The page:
Longtime irrigation engineering professor Watts dies
Calendar Icon Jan 17, 2017 RSS
Darrell Watts, a former professor of Biological Systems Engineering at the University of Nebraska-Lincoln, died Tuesday, Jan. 10 in Lincoln. He was 80.
A celebration of life service will be held at 2 p.m. on Sunday, Jan. 22 at the UNL East Campus Union. The interment of ashes will take place at 11 a.m. Monday, Jan. 23 at Wyuka Cemetery. Family and friends will meet at Wyuka Funeral Home before the service.
Watts was born on a farm near Martha, Oklahoma in 1936 and received a bachelor’s degree in agricultural engineering from Oklahoma State University in 1960 and a master’s in irrigation engineering from the University of California-Davis in 1962.
After four years as an assistant professor of agricultural engineering at Oregon State, Watts returned to Oklahoma State to help with the building of a College of Agriculture at Hailie Selassie University in Ethiopia.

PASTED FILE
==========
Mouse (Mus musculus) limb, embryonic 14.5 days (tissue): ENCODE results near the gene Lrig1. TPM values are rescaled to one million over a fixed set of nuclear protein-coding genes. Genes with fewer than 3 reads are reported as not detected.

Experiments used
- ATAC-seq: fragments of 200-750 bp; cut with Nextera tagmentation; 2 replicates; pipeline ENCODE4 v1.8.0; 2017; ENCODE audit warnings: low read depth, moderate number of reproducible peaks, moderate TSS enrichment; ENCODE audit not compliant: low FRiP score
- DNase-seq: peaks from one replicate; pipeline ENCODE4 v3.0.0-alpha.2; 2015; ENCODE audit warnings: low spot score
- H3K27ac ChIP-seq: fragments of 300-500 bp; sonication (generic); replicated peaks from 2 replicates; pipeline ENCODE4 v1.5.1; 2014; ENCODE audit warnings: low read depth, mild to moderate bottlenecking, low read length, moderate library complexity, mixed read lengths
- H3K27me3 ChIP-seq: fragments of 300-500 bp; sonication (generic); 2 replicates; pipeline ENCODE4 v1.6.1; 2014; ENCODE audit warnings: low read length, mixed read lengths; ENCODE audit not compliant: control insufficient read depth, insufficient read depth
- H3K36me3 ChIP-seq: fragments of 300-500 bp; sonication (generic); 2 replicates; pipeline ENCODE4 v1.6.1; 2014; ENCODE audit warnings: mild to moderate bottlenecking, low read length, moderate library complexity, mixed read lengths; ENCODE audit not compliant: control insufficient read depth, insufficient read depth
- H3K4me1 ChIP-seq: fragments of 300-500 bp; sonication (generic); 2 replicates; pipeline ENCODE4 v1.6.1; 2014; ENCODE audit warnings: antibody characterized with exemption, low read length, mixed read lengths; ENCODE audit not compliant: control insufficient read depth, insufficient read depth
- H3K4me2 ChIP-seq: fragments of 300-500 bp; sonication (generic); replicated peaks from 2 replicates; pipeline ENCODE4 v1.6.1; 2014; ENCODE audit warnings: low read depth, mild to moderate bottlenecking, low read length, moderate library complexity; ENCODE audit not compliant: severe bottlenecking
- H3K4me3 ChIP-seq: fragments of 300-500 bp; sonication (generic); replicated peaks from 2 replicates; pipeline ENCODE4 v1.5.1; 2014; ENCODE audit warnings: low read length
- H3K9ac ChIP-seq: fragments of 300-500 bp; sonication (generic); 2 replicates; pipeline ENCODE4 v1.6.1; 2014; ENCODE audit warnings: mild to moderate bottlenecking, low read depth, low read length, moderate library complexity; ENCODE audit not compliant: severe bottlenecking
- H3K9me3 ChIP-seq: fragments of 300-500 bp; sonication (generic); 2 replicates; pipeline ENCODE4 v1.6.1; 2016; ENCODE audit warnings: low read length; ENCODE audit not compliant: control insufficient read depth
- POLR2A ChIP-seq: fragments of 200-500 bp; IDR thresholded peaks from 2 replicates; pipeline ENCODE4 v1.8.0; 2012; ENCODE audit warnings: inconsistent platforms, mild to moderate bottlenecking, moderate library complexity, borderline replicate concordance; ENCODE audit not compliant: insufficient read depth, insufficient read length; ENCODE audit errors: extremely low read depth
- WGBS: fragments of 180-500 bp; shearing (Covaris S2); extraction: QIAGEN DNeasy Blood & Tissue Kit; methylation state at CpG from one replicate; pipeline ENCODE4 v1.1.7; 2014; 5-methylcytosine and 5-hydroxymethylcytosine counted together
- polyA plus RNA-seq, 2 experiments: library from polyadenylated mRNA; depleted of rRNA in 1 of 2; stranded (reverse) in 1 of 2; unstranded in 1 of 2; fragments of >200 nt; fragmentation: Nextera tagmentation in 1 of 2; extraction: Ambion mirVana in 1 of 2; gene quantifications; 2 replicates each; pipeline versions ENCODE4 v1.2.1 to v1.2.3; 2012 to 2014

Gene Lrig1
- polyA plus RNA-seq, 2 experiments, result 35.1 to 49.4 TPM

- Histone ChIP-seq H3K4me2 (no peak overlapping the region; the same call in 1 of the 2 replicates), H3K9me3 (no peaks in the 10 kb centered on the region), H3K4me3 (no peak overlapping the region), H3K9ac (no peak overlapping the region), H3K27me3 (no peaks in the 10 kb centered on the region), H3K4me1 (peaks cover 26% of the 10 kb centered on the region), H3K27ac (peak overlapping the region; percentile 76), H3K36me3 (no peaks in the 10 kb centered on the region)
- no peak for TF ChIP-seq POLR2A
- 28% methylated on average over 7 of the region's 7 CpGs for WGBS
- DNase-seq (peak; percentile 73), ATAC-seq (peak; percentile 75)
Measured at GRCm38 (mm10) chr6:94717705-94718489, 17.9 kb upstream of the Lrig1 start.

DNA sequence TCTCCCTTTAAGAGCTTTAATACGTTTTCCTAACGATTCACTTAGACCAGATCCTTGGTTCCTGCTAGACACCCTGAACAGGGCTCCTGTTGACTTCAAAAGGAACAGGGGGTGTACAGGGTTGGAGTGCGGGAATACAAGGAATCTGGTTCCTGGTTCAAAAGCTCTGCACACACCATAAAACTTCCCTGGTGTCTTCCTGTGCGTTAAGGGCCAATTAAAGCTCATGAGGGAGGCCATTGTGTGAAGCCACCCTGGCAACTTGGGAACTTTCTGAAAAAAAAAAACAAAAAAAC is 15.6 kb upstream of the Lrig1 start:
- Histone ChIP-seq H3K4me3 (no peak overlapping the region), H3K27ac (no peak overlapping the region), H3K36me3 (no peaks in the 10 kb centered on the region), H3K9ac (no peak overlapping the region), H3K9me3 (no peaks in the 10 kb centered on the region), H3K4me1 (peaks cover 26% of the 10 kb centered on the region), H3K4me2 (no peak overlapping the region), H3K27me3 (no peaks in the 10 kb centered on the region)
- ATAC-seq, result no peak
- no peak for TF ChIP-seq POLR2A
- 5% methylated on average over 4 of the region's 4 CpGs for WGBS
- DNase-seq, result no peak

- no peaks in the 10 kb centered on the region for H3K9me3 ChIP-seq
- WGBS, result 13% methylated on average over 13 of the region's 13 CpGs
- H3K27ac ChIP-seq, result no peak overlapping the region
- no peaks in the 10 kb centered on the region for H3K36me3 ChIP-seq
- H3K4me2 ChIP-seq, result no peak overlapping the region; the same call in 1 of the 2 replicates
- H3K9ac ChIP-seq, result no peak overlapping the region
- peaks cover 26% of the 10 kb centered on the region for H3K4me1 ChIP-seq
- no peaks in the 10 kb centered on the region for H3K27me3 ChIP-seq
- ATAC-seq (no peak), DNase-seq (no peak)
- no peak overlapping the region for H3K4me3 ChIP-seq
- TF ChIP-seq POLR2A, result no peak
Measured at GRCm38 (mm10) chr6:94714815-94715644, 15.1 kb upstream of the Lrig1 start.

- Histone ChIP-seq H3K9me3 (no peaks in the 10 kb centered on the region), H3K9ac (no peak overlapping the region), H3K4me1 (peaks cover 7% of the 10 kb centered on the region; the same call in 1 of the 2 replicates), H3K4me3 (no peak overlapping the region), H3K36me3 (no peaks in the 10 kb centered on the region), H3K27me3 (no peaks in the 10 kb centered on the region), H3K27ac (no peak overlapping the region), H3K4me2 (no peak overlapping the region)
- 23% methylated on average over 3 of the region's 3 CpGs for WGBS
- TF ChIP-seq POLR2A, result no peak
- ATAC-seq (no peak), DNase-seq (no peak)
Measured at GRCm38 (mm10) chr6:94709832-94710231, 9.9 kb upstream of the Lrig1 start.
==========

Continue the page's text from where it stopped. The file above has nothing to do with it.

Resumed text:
In 1972, he became an irrigation development specialist for Nebraska at the North Platte extension station. While there, Watts earned a Ph.D. in agricultural engineering from Utah State University with a dissertation on the modeling of nitrate leaching in the Nebraska Sandhills.
Watts came to Lincoln in 1977 and began teaching, advising students and conducting irrigation projects at Rogers Memorial Farm on East Campus.
During 24 years as a professor of irrigation engineering at UNL, he led numerous consulting trips on water management that took him to 37 countries.
Throughout his career, Watts served the United States Agency for International Development (USAID) and beginning in 1982 was program leader for Agricultural Engineering for a program in Morocco. There, he managed a project to develop a dryland research center on a three million-acre plot, turning a failing project into a successful one in five years. For that, Watts earned a UNL Distinguished Service Award in 1988.
After retiring in 2001, Watts continued working in many capacities at the university and did consulting work internationally. In 2009, he was inducted into the UNL Biological Systems Engineering Hall of Fame.
Watts is survived by his wife, Lois, and children, Sylvia and Joel. A private family burial will take place at Wyuka Cemetery in Lincoln. A celebration of life service will be held later.
Memorials may be directed to the Pulmonary Fibrosis Foundation, University of Nebraska Foundation or Region V services for the handicapped.